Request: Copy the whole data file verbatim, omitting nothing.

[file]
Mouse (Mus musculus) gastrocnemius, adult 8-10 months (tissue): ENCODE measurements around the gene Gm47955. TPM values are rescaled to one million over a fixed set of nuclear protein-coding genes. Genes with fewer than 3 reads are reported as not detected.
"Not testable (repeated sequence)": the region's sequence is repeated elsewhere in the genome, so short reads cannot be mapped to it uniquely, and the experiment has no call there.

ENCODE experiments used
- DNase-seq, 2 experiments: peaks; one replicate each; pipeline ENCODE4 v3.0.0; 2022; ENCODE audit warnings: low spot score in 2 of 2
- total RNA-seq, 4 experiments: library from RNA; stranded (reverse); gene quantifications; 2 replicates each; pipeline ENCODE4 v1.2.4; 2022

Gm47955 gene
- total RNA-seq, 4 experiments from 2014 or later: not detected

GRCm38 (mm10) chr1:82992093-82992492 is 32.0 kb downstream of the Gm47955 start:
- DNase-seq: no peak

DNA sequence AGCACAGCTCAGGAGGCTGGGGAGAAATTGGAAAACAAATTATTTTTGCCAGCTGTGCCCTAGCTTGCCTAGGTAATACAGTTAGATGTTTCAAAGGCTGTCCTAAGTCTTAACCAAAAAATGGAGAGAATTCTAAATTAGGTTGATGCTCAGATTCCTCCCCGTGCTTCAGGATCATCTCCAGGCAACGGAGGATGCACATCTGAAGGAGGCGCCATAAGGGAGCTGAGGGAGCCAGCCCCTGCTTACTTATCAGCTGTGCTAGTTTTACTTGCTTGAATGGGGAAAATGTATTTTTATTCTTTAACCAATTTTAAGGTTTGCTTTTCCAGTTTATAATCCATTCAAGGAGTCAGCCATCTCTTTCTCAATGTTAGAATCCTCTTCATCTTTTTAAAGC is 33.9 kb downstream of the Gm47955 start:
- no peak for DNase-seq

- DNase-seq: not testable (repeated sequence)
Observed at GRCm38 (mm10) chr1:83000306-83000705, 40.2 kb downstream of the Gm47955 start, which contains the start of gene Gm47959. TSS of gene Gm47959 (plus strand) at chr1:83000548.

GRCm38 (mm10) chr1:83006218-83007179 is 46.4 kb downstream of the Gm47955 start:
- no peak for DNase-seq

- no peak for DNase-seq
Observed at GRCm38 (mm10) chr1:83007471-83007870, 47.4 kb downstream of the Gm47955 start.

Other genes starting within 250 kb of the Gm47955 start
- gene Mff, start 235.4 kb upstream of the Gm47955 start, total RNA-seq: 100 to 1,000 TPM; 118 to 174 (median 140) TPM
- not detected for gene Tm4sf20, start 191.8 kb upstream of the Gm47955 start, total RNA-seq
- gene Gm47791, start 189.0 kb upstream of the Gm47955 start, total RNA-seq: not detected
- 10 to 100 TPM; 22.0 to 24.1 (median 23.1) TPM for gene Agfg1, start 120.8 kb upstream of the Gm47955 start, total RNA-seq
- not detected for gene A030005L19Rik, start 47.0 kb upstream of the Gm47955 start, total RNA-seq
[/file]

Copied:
Mouse (Mus musculus) gastrocnemius, adult 8-10 months (tissue): ENCODE measurements around the gene Gm47955. TPM values are rescaled to one million over a fixed set of nuclear protein-coding genes. Genes with fewer than 3 reads are reported as not detected.
"Not testable (repeated sequence)": the region's sequence is repeated elsewhere in the genome, so short reads cannot be mapped to it uniquely, and the experiment has no call there.

ENCODE experiments used
- DNase-seq, 2 experiments: peaks; one replicate each; pipeline ENCODE4 v3.0.0; 2022; ENCODE audit warnings: low spot score in 2 of 2
- total RNA-seq, 4 experiments: library from RNA; stranded (reverse); gene quantifications; 2 replicates each; pipeline ENCODE4 v1.2.4; 2022

Gm47955 gene
- total RNA-seq, 4 experiments from 2014 or later: not detected

GRCm38 (mm10) chr1:82992093-82992492 is 32.0 kb downstream of the Gm47955 start:
- DNase-seq: no peak

DNA sequence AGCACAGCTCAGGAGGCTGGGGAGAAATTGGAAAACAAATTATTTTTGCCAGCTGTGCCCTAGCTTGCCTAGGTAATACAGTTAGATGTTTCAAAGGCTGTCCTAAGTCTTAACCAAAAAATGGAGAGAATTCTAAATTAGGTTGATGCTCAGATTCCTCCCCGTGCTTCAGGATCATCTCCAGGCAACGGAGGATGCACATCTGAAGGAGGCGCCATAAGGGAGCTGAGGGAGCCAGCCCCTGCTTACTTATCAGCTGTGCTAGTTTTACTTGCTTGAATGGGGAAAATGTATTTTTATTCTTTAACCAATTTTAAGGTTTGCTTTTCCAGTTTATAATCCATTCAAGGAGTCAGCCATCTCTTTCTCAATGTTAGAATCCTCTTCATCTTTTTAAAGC is 33.9 kb downstream of the Gm47955 start:
- no peak for DNase-seq

- DNase-seq: not testable (repeated sequence)
Observed at GRCm38 (mm10) chr1:83000306-83000705, 40.2 kb downstream of the Gm47955 start, which contains the start of gene Gm47959. TSS of gene Gm47959 (plus strand) at chr1:83000548.

GRCm38 (mm10) chr1:83006218-83007179 is 46.4 kb downstream of the Gm47955 start:
- no peak for DNase-seq

- no peak for DNase-seq
Observed at GRCm38 (mm10) chr1:83007471-83007870, 47.4 kb downstream of the Gm47955 start.

Other genes starting within 250 kb of the Gm47955 start
- gene Mff, start 235.4 kb upstream of the Gm47955 start, total RNA-seq: 100 to 1,000 TPM; 118 to 174 (median 140) TPM
- not detected for gene Tm4sf20, start 191.8 kb upstream of the Gm47955 start, total RNA-seq
- gene Gm47791, start 189.0 kb upstream of the Gm47955 start, total RNA-seq: not detected
- 10 to 100 TPM; 22.0 to 24.1 (median 23.1) TPM for gene Agfg1, start 120.8 kb upstream of the Gm47955 start, total RNA-seq
- not detected for gene A030005L19Rik, start 47.0 kb upstream of the Gm47955 start, total RNA-seq